Massachusetts state law generally does not allow a person to have a criminal conviction expunged. Instead, its statutes provide that criminal records may be sealed under given circumstances.
If a conviction has been expunged, it is effectively erased and it is as if the person never committed the crime. Massachusetts does provide for expungement only in certain felony cases that resulted in an erroneous ruling.
On the other hand, a record that has been sealed still contains the conviction but it is no longer accessible or viewable by the general public. Sealed records cannot be obtained except in very limited situations.
In Massachusetts, adult records may be sealed if:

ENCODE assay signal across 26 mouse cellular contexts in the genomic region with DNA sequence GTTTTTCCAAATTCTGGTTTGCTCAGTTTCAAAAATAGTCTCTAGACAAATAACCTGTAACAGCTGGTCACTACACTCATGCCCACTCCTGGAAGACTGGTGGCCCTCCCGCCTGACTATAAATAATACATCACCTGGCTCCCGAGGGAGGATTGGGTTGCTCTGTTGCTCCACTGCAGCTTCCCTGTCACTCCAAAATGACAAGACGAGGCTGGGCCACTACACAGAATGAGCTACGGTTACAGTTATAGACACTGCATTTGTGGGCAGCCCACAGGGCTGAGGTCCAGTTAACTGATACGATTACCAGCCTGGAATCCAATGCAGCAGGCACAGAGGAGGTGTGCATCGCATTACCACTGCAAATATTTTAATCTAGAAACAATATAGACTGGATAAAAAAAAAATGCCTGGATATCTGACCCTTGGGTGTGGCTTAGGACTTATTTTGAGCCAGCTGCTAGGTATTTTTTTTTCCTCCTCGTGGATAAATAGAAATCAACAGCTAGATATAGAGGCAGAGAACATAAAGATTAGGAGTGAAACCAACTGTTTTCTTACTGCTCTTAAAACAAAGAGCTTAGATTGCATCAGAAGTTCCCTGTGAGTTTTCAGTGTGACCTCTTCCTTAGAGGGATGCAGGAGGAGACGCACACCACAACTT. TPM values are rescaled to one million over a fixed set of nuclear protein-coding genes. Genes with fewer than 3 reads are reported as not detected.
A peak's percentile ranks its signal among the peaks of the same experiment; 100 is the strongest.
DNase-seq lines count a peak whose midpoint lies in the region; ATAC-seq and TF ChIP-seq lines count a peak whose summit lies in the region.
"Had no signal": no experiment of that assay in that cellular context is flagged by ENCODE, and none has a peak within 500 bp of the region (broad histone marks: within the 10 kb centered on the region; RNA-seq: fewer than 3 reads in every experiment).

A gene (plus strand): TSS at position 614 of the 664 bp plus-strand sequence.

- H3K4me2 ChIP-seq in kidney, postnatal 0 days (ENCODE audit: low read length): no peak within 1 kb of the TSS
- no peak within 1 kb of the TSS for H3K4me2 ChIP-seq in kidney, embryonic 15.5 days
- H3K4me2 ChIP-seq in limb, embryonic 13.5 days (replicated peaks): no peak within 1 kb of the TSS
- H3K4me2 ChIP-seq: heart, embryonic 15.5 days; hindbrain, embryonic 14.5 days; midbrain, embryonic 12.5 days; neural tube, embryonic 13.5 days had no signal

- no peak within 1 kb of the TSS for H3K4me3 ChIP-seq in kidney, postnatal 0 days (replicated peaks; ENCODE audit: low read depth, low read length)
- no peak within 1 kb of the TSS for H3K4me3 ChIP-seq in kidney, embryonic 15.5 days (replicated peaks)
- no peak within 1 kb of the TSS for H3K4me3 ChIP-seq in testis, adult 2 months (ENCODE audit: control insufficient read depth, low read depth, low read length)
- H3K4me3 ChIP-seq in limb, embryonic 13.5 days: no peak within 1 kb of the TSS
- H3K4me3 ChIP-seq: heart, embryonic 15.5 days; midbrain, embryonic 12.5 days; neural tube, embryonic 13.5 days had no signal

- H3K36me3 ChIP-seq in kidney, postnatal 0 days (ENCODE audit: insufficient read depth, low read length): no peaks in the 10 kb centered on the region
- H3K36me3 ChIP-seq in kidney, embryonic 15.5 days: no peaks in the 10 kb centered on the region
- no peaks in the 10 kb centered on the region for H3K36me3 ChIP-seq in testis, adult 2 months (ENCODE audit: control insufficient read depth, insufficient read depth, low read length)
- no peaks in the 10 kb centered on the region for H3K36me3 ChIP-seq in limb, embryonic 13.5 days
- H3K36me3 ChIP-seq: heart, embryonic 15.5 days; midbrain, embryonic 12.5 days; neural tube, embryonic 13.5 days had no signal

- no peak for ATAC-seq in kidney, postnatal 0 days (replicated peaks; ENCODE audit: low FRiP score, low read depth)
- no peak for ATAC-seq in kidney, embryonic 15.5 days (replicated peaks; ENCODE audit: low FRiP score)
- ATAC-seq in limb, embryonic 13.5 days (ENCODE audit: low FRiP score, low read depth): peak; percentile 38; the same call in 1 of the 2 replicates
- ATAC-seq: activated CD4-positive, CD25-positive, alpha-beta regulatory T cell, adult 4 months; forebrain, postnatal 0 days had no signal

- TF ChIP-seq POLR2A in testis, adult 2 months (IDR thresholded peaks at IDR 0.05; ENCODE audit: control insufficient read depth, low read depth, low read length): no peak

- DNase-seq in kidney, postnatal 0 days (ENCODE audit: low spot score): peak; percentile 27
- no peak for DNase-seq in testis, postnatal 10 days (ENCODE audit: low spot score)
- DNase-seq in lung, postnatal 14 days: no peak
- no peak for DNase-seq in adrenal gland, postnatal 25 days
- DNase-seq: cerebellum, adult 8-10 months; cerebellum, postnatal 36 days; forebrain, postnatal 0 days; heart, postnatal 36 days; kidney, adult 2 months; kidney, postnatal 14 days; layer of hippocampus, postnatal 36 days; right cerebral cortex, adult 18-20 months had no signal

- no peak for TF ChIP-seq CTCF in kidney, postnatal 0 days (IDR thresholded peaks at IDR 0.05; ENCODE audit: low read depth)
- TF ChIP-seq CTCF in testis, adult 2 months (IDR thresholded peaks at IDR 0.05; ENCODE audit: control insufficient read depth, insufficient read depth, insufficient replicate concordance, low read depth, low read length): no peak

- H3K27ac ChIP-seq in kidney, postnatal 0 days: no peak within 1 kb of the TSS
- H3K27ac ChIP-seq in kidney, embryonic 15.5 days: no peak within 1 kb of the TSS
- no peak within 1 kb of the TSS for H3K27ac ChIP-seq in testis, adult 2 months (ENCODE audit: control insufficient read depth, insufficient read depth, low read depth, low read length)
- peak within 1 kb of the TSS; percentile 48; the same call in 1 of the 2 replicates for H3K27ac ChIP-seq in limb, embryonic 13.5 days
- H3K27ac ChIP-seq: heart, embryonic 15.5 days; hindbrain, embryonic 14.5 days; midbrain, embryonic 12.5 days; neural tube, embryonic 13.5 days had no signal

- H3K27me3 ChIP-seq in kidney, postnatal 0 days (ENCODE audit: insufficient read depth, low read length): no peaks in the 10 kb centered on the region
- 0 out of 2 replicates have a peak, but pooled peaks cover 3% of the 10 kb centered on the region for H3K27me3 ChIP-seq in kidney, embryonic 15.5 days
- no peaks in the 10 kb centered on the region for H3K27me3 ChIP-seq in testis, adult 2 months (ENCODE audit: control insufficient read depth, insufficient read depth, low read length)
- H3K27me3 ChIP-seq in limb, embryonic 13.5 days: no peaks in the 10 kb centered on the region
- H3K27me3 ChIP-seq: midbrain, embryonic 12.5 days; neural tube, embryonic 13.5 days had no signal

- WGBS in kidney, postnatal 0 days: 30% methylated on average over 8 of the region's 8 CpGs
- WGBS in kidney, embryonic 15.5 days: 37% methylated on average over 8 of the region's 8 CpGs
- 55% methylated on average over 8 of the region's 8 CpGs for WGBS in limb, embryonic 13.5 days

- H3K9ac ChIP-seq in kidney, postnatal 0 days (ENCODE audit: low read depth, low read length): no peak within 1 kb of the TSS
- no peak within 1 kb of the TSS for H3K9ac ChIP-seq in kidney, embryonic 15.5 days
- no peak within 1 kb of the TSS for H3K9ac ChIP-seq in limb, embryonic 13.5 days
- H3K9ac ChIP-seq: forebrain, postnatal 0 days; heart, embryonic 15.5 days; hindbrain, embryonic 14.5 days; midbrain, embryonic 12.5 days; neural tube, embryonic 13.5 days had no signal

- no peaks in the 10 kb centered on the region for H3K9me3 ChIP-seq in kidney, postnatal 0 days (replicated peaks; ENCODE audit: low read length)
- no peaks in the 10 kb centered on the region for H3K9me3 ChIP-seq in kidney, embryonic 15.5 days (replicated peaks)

The defendant’s criminal charges have been dismissed
The defendant was found not guilty
Either 10 or 15 years have passed since the conviction (depending on the type of crime)
The defendant has been pardoned
Persons who have a juvenile criminal record may have such records sealed if it has been at least 3 years since the conviction. Additionally, during the three years since the conviction, the defendant must be free from any other criminal activity resulting in a finding of delinquency or guilt. Sealed juvenile records may be used in hearings for future offenses, but they cannot be made available for public employment purposes.
If you wish to have your records sealed in the state of Massachusetts, you must file a request in writing with the Massachusetts Commissioner of Probation. After receiving your request, an analysis will follow to determine whether you are eligible to have your records sealed. Criminal records are maintained by the Massachusetts department known as Criminal Offender Record Information or “CORI”.